School of the Ages

News

special interview: Jake Needham, Asia's Top Crime Novelist

Posted by Matt Posner on May 27, 2013 at 4:55 PM

It's my great pleasure to introduce the bi-continental crime novelist, a public figure in Asia and a top eBook seller in the U.S., Mr. Jake Needham.


How is life different in the United States and in Thailand? How do daily routines vary? Do you feel equally free in both homes?


To tell the truth, I’ve never really thought about it very much. We’ve divided our lives between Thailand and the United States for so long now, nearly twenty-five years, the whole process is largely seamless for us.


I suppose the major difference is that we’re both anonymous in the US where we aren’t in Thailand. My wife has been quite a well-known figure in Thailand for most of her life, but she isn’t connected to anything prominent in the US so no one knows her there at all. Likewise, since the print editions of my books have never been sold in the US, I’m completely unknown there, too. I’m never asked to make appearances at bookstores or to sign books, and absolutely no one ever recognizes me anywhere I go.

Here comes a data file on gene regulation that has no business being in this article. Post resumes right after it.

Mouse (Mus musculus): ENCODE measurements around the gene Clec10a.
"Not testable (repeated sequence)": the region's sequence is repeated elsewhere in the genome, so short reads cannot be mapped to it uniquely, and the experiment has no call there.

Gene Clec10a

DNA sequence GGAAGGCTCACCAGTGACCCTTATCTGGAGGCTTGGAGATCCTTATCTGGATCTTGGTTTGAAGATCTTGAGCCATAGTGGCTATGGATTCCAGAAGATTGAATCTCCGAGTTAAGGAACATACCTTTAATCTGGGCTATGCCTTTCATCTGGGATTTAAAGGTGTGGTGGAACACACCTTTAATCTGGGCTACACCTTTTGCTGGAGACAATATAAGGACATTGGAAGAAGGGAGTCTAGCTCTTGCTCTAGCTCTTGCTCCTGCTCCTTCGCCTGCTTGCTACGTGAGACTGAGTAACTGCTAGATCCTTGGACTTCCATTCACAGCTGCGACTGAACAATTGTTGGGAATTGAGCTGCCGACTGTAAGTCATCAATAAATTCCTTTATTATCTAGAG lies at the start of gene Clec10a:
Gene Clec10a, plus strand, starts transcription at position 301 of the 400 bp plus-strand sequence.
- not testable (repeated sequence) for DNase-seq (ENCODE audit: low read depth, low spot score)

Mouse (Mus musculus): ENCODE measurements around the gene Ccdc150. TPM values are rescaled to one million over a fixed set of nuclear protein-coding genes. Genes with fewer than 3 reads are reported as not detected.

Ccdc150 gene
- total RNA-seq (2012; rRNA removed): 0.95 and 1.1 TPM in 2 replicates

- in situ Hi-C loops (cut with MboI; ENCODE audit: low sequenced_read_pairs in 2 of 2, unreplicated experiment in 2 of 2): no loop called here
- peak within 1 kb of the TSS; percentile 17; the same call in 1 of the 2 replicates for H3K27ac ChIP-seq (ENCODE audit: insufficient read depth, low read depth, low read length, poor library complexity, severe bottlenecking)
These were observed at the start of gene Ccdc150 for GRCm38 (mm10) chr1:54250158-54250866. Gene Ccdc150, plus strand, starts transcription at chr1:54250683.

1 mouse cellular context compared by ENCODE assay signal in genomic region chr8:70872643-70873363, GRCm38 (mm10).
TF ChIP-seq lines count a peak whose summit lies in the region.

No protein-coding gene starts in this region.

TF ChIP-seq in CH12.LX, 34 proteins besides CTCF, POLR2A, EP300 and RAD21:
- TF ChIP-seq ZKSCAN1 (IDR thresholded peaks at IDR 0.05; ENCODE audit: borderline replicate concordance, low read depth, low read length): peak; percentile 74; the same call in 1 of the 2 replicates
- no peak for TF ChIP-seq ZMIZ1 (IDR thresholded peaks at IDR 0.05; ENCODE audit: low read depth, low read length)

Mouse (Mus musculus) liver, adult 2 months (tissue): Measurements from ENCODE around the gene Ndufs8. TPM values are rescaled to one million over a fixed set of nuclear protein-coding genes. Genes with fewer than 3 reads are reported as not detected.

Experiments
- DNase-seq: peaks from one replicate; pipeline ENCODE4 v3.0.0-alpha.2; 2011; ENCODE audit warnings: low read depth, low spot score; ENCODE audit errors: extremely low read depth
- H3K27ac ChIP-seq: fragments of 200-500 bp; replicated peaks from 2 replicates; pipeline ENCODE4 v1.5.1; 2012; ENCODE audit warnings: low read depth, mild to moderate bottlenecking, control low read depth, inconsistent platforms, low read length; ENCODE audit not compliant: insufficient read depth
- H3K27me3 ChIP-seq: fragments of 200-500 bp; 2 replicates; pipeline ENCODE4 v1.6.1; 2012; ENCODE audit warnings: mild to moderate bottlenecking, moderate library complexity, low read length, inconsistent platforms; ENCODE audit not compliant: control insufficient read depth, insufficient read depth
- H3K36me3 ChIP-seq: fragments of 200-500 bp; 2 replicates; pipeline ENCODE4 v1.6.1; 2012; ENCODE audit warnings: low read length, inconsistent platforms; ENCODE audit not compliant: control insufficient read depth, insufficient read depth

It’s quite a different story in Asia where my books and I have been getting good press for fifteen years. I certainly don’t mind being recognized or asked to sign books, and I very much appreciate the invitations I get to show up here and there and talk about books, but there’s still a nice feeling that comes with being someplace and knowing you are absolutely anonymous.


Haven’t you ever been traveling and checked into a hotel somewhere and then thought to yourself that no one on the planet knew where you were right then? Yeah, I discovered it wasn’t really true either, but it was still a nice feeling while it lasted.


Your website cites Bangkok Post that you are "Michael Connelly with steamed rice" and compares you to John le Carre. What do you think brought about those comparisons?


I think the reviewers were trying to come up with something nice to say about me that might be quoted by somebody else, and they certainly succeeded.